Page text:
I was a once a contented product of the sexual revolution--or so I believed. My family was open and sensible about discussing sex, and barely religious. I concluded that orgasm was pure pleasure and the best possible relationship glue.
Article by Marnia Robinson and Gary Wilson
Human love lives are complex. One of the underlying reasons may be that we have two conflicting genetic programs at work in our limbic system, both of which have subtle, but powerful influences on our intimate relationships.
Even though sexual utopians can no longer boast (as loudly) about Bonobo nonviolence, they often maintain that Bonobo promiscuity would be suitable for humans-presumably because we share a lot of genes and even some behaviors.
However, the sexual utopians are forgetting one thing. Bonobos don't have "pair-bonder brains." We do.
This series of mini-articles is a work in progress, but it gives a good overview of the key concepts addressed on this site. The items are in a loose order, from the top down.
Men who are willing to experiment with foregoing orgasm are my heroes.
To be sure, most of them only make the experiment because they have exhausted all the usual alternatives. But then, so did I. Perhaps they are tired of feeling restless and anxious because a partner “isn’t giving them enough sex.” Or maybe they have rationally tried to solve the excess-libido problem on their own by producing orgasms with the help of Internet porn, or some other outlet—only to discover that this course of action left them hungrier than ever, that is, increasingly dependent upon the compelling brain chemistry of their chosen stimulation reinforced by orgasm.
In Hugs for Heroes we looked at what women can do to make it easier for men to practice sexual continence over the long haul. In this article we'll look at how eager partners can help their more unenthusiastic partners lower their resistance to intimacy.
As we’ve seen in earlier articles, neurochemical urges motivate mammals to eat, drink and have sex. Specifically, dopamine surges in their primitive reward circuitry send them after the things that further their survival—or at least the survival of their genes.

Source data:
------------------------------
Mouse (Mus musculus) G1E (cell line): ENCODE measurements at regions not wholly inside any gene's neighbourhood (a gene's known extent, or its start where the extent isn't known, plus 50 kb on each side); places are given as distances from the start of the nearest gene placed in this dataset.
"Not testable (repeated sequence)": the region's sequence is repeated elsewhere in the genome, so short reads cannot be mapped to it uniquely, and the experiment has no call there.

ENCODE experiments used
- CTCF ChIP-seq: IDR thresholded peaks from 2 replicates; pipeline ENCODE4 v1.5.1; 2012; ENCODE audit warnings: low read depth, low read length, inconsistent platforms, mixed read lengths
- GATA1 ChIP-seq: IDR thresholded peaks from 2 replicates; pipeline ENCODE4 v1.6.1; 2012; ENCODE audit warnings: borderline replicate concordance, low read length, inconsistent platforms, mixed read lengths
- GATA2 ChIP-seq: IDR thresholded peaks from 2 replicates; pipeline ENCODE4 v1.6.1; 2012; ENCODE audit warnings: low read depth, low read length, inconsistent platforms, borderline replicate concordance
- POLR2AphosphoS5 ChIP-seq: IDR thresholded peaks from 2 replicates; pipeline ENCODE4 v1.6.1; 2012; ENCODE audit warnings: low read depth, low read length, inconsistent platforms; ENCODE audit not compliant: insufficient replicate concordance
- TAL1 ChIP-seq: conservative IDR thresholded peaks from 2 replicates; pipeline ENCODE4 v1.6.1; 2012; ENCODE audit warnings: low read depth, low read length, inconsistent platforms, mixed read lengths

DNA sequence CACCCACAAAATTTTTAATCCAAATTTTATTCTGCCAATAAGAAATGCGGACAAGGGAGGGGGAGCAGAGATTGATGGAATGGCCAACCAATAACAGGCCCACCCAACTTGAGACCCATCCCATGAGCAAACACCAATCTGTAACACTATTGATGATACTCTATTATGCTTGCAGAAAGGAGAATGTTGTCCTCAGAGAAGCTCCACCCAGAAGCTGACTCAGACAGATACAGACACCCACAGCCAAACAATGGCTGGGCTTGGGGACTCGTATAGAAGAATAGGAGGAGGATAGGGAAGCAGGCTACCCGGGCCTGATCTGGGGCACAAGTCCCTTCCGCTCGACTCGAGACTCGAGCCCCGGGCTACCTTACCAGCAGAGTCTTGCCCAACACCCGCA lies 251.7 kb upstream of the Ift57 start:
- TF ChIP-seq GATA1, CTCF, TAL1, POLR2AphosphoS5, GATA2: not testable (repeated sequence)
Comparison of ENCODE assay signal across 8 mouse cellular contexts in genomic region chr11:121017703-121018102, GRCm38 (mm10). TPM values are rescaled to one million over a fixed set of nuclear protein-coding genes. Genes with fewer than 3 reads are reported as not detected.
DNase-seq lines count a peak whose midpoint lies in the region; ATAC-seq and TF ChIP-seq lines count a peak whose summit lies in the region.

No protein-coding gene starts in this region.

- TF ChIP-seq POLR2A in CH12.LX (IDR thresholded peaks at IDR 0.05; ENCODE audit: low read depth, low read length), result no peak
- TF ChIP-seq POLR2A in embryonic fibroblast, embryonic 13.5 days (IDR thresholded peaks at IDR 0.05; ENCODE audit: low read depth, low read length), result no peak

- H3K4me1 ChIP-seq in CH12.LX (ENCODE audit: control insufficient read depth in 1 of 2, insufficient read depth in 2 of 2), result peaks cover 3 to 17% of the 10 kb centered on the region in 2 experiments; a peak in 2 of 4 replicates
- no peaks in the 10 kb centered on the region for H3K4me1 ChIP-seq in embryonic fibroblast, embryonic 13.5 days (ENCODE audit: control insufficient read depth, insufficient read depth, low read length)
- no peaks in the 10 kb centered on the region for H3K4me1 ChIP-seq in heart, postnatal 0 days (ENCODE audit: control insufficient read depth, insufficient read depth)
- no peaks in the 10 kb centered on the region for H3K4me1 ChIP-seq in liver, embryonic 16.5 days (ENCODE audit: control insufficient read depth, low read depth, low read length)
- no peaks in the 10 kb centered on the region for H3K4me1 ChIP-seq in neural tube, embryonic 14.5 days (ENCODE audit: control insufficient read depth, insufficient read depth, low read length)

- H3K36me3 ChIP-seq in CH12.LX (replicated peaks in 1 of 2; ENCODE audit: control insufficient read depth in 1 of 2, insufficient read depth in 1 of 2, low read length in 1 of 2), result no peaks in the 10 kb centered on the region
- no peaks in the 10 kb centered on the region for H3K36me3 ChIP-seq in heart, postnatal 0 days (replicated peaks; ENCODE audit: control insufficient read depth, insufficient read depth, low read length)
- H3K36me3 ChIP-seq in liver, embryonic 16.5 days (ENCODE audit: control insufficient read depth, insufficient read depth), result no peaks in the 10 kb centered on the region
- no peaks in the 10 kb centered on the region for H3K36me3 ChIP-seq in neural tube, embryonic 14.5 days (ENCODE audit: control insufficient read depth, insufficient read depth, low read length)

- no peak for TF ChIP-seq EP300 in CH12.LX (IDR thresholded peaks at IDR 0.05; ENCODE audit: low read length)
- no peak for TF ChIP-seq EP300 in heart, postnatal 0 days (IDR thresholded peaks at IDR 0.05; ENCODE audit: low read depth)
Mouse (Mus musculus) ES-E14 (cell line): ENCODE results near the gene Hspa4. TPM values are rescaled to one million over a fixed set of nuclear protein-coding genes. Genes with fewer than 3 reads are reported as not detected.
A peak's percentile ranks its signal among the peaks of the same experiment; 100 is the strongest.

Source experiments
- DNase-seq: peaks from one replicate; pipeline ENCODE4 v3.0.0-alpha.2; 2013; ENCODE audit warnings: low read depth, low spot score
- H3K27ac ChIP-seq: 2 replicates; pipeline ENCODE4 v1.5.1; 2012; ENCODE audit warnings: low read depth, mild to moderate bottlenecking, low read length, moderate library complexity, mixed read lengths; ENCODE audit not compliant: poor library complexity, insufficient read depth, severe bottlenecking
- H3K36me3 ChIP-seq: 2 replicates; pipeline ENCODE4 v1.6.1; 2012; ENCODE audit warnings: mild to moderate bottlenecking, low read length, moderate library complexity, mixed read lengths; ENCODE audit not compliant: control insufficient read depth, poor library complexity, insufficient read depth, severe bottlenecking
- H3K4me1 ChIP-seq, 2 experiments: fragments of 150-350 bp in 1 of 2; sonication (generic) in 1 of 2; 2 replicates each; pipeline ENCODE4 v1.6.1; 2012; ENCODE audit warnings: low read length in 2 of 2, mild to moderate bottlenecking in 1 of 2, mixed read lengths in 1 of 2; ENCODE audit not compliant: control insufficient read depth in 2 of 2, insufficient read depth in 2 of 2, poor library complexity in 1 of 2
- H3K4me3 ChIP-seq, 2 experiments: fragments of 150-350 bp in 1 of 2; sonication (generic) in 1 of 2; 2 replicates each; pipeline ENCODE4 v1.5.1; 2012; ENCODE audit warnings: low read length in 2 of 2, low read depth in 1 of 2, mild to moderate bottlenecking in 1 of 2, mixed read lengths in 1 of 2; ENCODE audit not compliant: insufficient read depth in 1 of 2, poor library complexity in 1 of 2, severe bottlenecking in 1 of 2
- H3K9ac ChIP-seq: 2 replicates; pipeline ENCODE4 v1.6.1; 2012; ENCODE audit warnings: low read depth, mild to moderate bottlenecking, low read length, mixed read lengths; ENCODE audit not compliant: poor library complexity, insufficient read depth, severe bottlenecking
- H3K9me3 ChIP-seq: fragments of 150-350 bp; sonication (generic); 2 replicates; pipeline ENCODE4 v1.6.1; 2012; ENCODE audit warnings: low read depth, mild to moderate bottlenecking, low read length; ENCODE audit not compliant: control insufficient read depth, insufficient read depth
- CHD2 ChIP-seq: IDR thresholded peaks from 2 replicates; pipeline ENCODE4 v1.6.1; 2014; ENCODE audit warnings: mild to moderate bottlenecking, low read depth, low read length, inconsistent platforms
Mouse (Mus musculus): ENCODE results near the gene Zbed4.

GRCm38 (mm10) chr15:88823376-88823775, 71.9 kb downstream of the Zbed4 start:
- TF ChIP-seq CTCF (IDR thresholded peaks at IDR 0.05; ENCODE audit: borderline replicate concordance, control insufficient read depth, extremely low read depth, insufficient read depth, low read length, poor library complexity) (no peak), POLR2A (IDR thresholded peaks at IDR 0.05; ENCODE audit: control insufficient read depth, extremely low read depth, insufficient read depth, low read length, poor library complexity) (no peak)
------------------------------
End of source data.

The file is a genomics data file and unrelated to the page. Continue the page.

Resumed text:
But what about the handful of mammalian species who have evolved to team up in order to do a better job of raising their young? They may get all the food, water and sex they want, and still feel that something is missing—until they are mated.
Learn about an inspiring new model for sexuality, created by Chilean Psychologist Franscisco Moreno. Here are his remarks describing it.
Transorgasmic sex is based in thermodynamics, and heavily influenced by the work of C. G. Jung. I use the term "irreversible expansion" (for example, an atomic explosion) for the orgasmic experience, and "reversible expansion" (for example, a nuclear reactor) for the transorgasmic experience.
Transorgasmic consciousness has existed in all cultures. It does not belong to sexuality only. Even in sports and other physical or aesthetic disciplines we find experiences similar to transorgasmic.
A male friend, pictured here, said my book needed to address this question, so here's an excerpt from the new book that does so. Feel free to add your comments to the end of the article.
One reason people often believe that orgasm is purely a beneficial outlet is that it seems to solve the problem of too much sexual energy—or perhaps too much semen if you’re male. This impression seems irrefutable, in part because wet dreams are a natural phenomenon of adolescence. It’s logical to assume that the body is making extra semen that has nowhere else to go.